When the call hit 507 Marguerite Avenue, I would instantly grab my Duck Feet fins with Converse Hodgman raft and sprint to Big Corona to get in on the action. It was a long paddle/kick out as I slowly passed the massive granite rocks with sharp barnacles that could easily turn you into ground round at Coast Super Market. Our rafts had no fins and thus absolutely no control, so the thought of “getting sucked” (as we called it) was a real fear.

Arriving at the end of the jetty, my eyes were nervously glued to the bell buoy (top center of the picture above) as an indicator of how big the next set coming would be. When it dipped to the crown, my adrenaline skyrocketed, knowing it was a guaranteed BIG foamer set. We immediately jockeyed for position, shouting out our claim to the wave of our choice:
“1st end!”
“2nd end!”
“3rd end!”

Pandemonium erupted as that first foamer exploded off the end of the jetty, sending white water out like the exhaust from Apollo 13. Proper positioning was essential as I vice-gripped my raft and the mountain of white water exploded onto me. It was like trying to catch a snow avalanche without skis as it raced by. Once I was in, the experience to follow was unforgettable—a guaranteed “E-ticket” ride at Disneyland. The initial drop was completely blind, smothered in white foam, and made it impossible to gain any sense of where the death-dealing rocks were as you bounced along like you were riding a wild bronco.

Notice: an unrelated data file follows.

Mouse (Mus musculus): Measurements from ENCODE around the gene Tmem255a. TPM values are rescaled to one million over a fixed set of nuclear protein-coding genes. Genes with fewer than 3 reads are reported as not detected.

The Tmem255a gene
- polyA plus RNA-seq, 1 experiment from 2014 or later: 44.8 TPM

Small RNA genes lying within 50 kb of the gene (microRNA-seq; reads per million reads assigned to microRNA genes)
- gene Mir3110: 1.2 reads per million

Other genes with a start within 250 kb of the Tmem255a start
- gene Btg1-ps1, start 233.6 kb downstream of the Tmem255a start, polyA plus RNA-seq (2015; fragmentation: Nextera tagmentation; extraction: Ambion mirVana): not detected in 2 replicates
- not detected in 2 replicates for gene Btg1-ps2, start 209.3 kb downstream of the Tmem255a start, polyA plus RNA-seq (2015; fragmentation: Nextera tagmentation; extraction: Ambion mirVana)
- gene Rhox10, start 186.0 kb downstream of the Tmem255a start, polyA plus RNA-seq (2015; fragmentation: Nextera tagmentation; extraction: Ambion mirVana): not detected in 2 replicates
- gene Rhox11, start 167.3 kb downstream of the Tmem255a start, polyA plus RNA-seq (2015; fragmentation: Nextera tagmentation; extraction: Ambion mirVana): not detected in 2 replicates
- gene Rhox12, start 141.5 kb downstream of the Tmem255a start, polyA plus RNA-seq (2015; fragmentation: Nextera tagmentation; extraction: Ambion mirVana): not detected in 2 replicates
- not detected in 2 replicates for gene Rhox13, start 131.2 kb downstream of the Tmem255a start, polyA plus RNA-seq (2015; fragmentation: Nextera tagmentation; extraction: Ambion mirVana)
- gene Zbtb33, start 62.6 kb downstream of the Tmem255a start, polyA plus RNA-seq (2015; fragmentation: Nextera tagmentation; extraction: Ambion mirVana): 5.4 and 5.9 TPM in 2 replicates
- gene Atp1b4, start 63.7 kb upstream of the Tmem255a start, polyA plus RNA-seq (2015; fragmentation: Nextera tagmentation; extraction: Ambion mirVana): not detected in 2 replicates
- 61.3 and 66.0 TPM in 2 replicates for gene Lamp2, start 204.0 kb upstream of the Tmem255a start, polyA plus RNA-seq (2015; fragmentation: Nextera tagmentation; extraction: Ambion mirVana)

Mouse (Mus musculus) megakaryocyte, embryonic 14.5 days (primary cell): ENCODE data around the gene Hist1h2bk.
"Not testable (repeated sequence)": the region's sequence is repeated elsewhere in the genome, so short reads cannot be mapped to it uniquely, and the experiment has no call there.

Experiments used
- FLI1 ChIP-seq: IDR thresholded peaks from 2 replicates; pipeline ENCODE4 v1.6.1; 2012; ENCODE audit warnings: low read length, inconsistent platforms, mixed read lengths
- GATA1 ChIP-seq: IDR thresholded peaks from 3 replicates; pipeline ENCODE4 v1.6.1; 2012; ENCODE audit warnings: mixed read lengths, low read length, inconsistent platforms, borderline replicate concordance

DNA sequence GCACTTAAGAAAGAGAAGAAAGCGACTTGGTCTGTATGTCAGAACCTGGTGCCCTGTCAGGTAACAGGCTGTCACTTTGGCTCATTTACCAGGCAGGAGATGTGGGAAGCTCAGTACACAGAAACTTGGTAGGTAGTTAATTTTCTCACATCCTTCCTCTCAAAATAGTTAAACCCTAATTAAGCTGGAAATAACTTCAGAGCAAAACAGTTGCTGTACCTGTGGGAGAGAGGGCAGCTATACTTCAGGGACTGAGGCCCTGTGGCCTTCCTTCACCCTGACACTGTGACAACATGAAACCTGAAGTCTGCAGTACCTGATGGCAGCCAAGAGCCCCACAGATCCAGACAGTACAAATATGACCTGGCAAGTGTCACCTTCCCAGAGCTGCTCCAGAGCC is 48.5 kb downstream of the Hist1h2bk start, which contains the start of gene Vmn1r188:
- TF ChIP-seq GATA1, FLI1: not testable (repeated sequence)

Breaking free from the upheaval, I got my first view of the jetty and immediately kicked like crazy to steer toward open water to avoid side-slipping out of control. An incredibly long and very bumpy ride followed that was both exhilarating and hair-raising as the gap to the barnacle-crusted rocks quickly narrowed. I navigated my raft with precision to make it to the shore break inside, which sometimes earned a hoot from the crowd watching on the beach.

I remember some of those rides vividly—as if they just happened yesterday. Riding that Hodgman raft off the end of the jetty rivals anything I have done on a surfboard since for pure fun and adventure. It was surfing nirvana.

Woody Woodworth (left) and me on a CdM Foamer – circa 1971

The odds of getting sucked finally caught up with us when Mark Magiera became an instant rock star (pun intended) for becoming our first casualty while riding a surfboard on the inside channel of the jetty, where the boats were! He magnificently survived, while setting a Hoag Memorial Hospital record for visitors during his stay.